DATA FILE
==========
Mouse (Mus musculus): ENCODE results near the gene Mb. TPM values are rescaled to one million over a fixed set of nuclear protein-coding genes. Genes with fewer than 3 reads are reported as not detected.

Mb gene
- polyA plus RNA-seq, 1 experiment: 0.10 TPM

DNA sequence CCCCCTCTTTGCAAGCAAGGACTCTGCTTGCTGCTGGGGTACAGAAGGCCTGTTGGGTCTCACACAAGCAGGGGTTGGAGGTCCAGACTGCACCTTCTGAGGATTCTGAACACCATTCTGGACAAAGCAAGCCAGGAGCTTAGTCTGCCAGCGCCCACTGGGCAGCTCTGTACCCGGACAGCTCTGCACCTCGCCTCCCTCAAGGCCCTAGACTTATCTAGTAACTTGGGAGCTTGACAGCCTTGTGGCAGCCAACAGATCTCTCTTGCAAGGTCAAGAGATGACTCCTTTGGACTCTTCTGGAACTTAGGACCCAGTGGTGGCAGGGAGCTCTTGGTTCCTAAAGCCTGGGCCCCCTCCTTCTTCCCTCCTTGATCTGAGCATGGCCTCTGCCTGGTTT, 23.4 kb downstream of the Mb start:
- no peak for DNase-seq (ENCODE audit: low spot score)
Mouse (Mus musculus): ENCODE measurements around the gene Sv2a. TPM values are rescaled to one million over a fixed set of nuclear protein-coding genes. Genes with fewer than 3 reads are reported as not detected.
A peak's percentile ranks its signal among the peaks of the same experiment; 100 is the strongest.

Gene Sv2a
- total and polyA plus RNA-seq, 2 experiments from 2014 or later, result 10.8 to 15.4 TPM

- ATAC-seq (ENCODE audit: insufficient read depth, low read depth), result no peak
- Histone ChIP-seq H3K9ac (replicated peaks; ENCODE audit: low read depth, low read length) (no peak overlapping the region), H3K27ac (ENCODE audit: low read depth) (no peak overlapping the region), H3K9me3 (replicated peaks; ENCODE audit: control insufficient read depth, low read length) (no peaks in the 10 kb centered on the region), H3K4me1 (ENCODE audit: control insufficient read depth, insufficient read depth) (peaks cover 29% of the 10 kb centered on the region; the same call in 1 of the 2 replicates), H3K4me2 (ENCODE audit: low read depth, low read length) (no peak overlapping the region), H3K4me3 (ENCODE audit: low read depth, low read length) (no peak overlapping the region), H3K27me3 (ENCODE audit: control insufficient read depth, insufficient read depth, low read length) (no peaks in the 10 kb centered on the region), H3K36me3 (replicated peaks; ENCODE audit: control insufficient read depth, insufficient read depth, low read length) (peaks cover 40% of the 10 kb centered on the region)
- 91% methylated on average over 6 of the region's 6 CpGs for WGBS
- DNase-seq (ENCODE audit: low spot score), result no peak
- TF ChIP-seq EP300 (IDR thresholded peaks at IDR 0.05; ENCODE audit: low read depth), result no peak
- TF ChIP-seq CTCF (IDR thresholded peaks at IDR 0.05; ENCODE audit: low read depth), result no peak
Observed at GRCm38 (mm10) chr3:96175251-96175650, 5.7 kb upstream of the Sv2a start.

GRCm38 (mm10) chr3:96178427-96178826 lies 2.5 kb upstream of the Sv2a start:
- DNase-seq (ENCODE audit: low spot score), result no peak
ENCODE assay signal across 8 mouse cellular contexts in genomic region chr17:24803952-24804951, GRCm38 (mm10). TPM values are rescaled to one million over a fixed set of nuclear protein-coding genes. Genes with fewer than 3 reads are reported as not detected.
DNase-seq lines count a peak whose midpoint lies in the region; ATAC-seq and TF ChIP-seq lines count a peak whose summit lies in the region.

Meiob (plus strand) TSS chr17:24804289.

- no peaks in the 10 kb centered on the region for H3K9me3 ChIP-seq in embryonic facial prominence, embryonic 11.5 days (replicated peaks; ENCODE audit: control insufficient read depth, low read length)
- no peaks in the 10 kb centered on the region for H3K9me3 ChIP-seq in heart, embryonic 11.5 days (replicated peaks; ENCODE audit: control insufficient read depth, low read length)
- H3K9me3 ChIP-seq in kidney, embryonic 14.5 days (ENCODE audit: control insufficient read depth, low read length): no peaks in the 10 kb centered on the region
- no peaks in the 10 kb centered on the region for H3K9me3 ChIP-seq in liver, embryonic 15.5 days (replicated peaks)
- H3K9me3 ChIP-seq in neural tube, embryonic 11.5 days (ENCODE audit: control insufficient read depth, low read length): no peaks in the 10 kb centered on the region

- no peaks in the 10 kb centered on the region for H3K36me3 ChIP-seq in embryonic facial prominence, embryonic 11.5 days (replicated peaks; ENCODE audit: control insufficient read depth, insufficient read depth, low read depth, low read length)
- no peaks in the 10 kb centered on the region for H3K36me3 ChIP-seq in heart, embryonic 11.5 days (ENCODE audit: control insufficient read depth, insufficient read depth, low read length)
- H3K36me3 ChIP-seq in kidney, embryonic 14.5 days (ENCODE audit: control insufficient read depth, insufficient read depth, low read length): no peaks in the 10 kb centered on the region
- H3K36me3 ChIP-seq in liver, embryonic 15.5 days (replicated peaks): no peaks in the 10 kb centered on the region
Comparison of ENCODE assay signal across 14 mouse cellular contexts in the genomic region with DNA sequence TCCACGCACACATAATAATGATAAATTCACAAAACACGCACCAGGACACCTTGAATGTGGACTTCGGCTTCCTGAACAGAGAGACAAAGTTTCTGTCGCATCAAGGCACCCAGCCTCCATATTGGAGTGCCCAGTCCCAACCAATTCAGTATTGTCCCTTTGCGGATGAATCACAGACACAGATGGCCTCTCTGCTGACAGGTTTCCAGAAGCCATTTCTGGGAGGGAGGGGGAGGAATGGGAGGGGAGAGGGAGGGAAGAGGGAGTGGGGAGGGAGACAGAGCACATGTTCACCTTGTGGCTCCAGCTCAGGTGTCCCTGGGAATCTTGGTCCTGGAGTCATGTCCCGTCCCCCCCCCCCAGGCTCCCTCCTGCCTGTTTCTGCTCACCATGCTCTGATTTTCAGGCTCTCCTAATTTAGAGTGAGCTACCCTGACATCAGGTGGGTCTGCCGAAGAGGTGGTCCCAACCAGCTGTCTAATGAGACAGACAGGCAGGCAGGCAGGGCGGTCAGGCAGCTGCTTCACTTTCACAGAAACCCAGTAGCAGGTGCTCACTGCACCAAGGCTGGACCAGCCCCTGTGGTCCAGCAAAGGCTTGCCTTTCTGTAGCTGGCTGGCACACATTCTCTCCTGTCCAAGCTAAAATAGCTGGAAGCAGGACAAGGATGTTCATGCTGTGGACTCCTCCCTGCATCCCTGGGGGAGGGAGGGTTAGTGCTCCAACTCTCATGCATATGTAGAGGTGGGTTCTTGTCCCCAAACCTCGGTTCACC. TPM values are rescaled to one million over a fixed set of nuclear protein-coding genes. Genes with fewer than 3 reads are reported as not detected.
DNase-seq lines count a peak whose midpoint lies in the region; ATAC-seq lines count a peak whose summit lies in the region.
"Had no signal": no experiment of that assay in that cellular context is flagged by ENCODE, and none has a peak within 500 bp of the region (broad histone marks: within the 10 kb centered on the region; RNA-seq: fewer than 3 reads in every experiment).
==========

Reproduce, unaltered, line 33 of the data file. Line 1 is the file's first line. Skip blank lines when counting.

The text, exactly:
"Had no signal": no experiment of that assay in that cellular context is flagged by ENCODE, and none has a peak within 500 bp of the region (broad histone marks: within the 10 kb centered on the region; RNA-seq: fewer than 3 reads in every experiment).